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Abstract O-23: SEDATION PRACTICE IN PAEDIATRIC INTENSIVE CARE EVALUATION (BABY SPICE) A PILOT STUDY COMPARING DEXMEDETOMIDINE TO STANDARD CARE

Long, D.1,2; Erickson, S.3F. ANZICS Paediatric Study Group

Pediatric Critical Care Medicine: June 2018 - Volume 19 - Issue 6S - p 11
doi: 10.1097/01.pcc.0000537365.26399.6b
Oral Abstracts
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1Lady Cilento Children’s Hospital, Paediatric Critical Care Research Group, Brisbane, Australia

2Griffith University, School of Nursing and Midwifery, Brisbane, Australia

3Princess Margaret Hospital, Paediatric Intensive Care Unit, Perth, Australia

4Australian and New Zealand Intensive Care Society, Paediatric Study Group, Melbourne, Australia

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Aims & Objectives:

The use of sedatives in mechanically ventilated children is common. Adult studies have demonstrated that early deep sedation significantly predicts mortality and other studies suggest detrimental effects of benzodiazepines on developing brains. Dexmedetomidine has reported neuroprotection and arousable sedation, however there is little evidence for its use in PICU. We aimed to assess the feasibility and safety of administering dexmedetomidine compared to standard sedation.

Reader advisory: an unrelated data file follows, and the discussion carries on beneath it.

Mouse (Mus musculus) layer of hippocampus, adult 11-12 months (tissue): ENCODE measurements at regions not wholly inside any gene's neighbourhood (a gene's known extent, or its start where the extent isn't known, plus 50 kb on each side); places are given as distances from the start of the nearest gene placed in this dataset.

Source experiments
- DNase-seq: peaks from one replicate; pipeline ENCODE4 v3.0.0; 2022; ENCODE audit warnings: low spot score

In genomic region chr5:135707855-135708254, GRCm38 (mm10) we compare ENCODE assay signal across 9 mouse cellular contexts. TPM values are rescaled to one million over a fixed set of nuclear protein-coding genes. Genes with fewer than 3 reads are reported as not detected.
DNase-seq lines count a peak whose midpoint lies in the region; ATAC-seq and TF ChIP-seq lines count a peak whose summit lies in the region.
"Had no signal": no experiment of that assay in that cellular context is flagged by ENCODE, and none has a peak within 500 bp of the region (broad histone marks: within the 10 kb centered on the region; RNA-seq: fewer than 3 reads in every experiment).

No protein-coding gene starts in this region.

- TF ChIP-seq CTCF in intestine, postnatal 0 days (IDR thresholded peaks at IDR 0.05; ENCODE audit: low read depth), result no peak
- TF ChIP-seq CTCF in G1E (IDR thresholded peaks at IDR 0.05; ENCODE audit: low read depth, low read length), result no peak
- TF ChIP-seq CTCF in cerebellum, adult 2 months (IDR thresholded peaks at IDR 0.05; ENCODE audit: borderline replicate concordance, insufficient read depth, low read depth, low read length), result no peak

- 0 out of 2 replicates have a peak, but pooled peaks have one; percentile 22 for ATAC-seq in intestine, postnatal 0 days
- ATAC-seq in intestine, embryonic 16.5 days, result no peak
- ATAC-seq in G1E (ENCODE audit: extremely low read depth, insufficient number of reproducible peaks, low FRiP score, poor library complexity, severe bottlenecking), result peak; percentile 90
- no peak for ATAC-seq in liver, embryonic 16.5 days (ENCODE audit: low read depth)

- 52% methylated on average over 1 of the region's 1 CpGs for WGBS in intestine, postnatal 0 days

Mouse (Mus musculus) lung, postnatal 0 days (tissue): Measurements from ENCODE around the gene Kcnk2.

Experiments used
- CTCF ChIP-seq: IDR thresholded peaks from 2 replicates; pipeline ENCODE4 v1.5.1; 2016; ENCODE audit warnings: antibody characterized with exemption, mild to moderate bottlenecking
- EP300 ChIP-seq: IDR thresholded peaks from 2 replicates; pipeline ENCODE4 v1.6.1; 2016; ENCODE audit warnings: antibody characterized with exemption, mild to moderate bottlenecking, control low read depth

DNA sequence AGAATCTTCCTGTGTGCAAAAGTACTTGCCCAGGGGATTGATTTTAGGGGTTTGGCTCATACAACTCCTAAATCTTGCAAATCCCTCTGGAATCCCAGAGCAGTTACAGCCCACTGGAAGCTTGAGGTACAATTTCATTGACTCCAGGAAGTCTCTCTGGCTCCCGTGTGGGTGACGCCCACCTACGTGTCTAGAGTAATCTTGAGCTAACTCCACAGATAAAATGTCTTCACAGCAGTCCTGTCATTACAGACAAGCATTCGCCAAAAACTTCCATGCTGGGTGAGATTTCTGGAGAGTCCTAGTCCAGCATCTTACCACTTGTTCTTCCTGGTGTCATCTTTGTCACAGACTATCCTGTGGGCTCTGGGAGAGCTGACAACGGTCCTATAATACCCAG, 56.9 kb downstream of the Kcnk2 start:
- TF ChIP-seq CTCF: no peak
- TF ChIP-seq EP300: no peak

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Methods

Pilot prospective, multicentre, randomised, controlled trial on mechanically ventilated children for greater than 24 hours. 57 patients were randomised to dexmedetomidine targeted to light sedation (SBS -1 to +1) or standard sedation based on local practice across five sites. Main feasibility outcomes were time to randomisation and proportion of SBS assessments (first 48 hours) in the light/deep sedation range. Safety outcomes were incidence of adverse events, vasopressor and device removal.

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Results

Randomisation occurred within a median (IQR) of 6.25 hrs (2.35,9) after intubation. Patients in the dexmedetomidine sedation (n=29) mean (SD) PIM3 score was 0.032 (0.034) versus 0.035 (0.066; p=0.83) in the standard sedation (n=28). A significantly higher proportion of SBS assessments were in the light sedation range (-1 to +1) in the first 48 hours (289/385 [75.06%] vs 228/361 [63.16%]; p=0.001) with dexmedetomidine. There was no difference in vasopressor use or accidental device removal. One SAE was reported in the dexmedetomidine group.

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Conclusions

Dexmedetomidine for sedation was feasible, appeared safe, and achieved early light sedation whilst minimising benzodiazepine exposure. The findings of this study justify further investigation of the use of dexmedetomidine for early goal directed sedation.

©2018The Society of Critical Care Medicine and the World Federation of Pediatric Intensive and Critical Care Societies